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    Why Is The Media Whitewashing Jackson?

    On August 29, 1958, the King of Pop was born.

    Right from the start, Michael Jackson was in Jackson 5, a singing group with his siblings: Jackie, Tito, Jermaine, and Marlo. From there, he became the Michael Jackson: one of the most major icons of black culture to date.

    And now, almost a decade after his death, the world decides to cast a white man to play Michael Jackson in a movie.

    The man who conducted Michael Jackson’s autopsy, Dr. Christopher Rogers, confirmed that Michael Jackson had both vitiligo and lupus erythematosus, despite other conspiracy theories. Vitiligo is a condition “in which the pigment is lost from areas of the skin, causing whitish patches, often with no clear cause.” Both Jackson’s vitiligo and lupus erythematosus caused the white patches that arose on his skin.

    However, Jackson, for the majority of his career, covered up his vitiligo with makeup, just like a black actor could have done to portray Michael.

    Bleaching is a treatment that is often used for vitiligo. Despite other arguments, there is psychological evidence that shows that Michael Jackson did not bleach his skin to “whitewash” himself.

    Jackson was harshly abused by his father in his youth while he was in the Jackson 5. Jackson described his father beating him by “throwing him against the wall as hard as he could…  [losing] his temper. [Jackson remembered] hearing [his] mother scream, ‘Joey you’re going to kill him! Stop it, you’re going to kill him’”.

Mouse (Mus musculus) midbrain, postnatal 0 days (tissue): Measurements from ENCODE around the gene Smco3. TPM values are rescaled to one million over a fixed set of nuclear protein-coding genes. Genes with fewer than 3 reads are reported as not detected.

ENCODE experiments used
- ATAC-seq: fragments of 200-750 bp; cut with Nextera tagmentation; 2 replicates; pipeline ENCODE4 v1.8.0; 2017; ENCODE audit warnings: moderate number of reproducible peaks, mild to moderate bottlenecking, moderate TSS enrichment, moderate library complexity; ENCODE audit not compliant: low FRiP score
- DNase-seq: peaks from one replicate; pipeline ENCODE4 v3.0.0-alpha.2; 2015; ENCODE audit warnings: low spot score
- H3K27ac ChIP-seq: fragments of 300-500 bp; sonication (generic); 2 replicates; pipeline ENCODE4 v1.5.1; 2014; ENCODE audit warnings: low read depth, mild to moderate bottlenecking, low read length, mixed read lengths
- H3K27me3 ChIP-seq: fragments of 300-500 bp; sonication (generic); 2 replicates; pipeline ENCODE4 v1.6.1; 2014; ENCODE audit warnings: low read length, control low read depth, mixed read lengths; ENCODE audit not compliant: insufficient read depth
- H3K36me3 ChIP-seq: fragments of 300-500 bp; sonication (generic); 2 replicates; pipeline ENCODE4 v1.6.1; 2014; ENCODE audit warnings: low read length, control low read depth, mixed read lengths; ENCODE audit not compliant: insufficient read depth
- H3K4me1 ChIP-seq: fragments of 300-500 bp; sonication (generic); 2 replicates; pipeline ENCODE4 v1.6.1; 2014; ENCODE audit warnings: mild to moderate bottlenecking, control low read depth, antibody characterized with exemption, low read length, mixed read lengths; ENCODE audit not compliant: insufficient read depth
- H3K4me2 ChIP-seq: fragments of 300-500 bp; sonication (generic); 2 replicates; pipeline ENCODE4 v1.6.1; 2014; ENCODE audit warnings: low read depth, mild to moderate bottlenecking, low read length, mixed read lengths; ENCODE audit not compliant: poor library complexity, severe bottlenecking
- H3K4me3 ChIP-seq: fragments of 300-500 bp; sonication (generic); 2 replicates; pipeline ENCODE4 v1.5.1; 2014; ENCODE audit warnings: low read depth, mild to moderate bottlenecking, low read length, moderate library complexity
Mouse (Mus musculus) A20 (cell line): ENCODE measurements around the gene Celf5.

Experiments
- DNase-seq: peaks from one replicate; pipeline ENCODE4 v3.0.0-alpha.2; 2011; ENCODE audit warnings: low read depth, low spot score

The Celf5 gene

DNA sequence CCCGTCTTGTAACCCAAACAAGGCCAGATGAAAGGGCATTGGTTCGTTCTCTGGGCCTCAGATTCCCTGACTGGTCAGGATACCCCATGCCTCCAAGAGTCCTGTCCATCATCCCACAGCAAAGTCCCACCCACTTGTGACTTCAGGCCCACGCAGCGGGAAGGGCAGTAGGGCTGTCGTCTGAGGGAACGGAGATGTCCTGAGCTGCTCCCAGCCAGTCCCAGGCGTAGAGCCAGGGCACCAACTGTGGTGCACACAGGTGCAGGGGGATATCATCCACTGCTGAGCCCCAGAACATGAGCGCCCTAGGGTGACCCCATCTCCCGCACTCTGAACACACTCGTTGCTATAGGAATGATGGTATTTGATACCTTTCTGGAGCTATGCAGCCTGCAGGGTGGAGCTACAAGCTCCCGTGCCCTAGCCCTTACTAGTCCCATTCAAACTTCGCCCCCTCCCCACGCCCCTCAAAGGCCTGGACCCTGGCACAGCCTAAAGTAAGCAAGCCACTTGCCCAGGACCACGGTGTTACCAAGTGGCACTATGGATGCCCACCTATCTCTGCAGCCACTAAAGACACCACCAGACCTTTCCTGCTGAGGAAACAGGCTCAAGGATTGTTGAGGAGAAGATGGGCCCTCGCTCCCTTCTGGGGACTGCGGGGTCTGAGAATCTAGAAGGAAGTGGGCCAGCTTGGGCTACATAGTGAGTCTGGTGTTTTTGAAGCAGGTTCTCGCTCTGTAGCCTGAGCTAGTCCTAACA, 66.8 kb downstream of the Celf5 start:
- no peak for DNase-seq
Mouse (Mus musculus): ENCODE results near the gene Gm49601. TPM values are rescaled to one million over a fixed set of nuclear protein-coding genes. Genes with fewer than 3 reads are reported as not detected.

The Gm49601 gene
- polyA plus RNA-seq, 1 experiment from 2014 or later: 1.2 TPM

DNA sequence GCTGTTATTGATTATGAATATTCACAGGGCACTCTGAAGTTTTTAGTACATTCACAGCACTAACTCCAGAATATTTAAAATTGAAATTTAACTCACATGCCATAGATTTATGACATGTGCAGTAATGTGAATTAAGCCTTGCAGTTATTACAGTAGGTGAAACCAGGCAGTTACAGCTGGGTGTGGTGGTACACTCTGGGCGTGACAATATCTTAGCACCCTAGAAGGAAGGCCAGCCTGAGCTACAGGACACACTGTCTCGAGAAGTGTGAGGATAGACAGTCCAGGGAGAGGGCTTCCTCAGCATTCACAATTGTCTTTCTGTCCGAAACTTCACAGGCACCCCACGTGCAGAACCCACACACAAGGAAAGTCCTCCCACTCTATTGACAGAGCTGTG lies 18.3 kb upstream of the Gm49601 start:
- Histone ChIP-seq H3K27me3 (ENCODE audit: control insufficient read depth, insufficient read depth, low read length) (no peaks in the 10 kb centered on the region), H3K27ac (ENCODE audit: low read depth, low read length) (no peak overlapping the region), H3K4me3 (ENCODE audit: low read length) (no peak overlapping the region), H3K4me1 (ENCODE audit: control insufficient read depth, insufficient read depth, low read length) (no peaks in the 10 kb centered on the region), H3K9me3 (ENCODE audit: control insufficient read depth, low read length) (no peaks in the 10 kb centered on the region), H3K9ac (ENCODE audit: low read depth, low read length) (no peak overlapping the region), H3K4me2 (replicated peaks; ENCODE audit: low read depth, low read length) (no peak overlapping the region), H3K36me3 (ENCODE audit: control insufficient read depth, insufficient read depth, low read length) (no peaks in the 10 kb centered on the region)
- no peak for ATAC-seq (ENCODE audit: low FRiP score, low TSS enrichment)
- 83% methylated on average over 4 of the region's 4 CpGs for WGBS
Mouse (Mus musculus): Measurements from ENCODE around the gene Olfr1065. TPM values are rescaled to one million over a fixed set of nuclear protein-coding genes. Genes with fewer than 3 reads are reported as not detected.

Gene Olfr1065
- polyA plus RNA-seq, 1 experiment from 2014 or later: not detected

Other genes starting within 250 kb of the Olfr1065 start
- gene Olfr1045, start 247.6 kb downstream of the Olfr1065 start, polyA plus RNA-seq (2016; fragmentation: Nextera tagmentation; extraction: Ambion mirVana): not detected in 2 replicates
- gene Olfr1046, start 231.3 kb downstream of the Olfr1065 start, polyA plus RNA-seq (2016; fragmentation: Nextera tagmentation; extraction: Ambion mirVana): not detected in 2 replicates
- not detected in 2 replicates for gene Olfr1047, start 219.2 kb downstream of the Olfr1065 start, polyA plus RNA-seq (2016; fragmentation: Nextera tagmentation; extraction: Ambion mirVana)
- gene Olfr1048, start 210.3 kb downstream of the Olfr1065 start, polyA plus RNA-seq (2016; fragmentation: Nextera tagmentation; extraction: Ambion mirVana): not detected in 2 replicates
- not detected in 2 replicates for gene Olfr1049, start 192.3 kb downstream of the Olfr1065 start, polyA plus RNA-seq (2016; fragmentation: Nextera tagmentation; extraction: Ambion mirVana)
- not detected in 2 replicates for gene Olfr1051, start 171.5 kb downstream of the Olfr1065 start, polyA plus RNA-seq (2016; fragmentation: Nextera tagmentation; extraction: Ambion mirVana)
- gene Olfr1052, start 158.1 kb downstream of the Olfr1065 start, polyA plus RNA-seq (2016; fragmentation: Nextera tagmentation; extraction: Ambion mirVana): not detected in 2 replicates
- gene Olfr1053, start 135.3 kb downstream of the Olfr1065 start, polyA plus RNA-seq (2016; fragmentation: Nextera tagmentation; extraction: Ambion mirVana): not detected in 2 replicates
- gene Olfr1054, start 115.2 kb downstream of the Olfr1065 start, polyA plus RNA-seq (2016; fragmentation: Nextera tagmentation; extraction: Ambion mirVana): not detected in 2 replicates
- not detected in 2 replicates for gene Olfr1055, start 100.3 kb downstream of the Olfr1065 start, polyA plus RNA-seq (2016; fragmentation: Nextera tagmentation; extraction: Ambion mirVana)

Although even in his youth Jackson was producing successful music, his father still beat him, traumatizing him for the rest of his life. People recall Jackson getting plastic surgery as a result of this trauma, he would look in the mirror and see his father– and he did anything he could to rid himself of that image. His nose in particular reminded him of his father.

    Claiming that Michael Jackson attempted to “whitewash” himself is not only an insult to the black community, but also to abuse victims.

    There has been another controversy in which a black actor, Idris Elba, was considered “too street” to play James Bond in a new movie. And this brings up another point, actually.

    Honestly, a lot of people aren’t grasping the fact that Michael Jackson was a real person, with real problems, and a real life. He wasn’t a cartoon character, or a plot device in the next James Bond movie.

    No matter how far his vitiligo went, no matter how “white” he became, he was a real, black man.

    People would freak out if a black man were cast to play Stephen Hawking in an autobiography. Why? Because Stephen Hawking is a white man.

    In a social society where there is little to no diversity within the Hollywood media, depriving the black culture of their coveted symbol is an act of unspeakable disrespect. Not only is it disrespect to an entire group of people, but to Michael Jackson himself, a man who said in an interview that he didn’t even want to be played by a white man in the media.

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    1 Comment
    1. Sebastian Carrero on February 9th, 2016 8:52 AM

      The identity of someone is always, to quote the cliche, “under their skin” and it is rather disturbing that the director of this new movie only views Michael Jackson as only the icon portrayed by Hollywood. This man went through so much pain and we only take advantage of his talent, it is only right to respect his true identity as a black man and honor his wish to not be played by a white man in the media. In the end, let’s just hope the director is not stupid enough to make the white actor put on black face to “respect” the king of pop’s identity.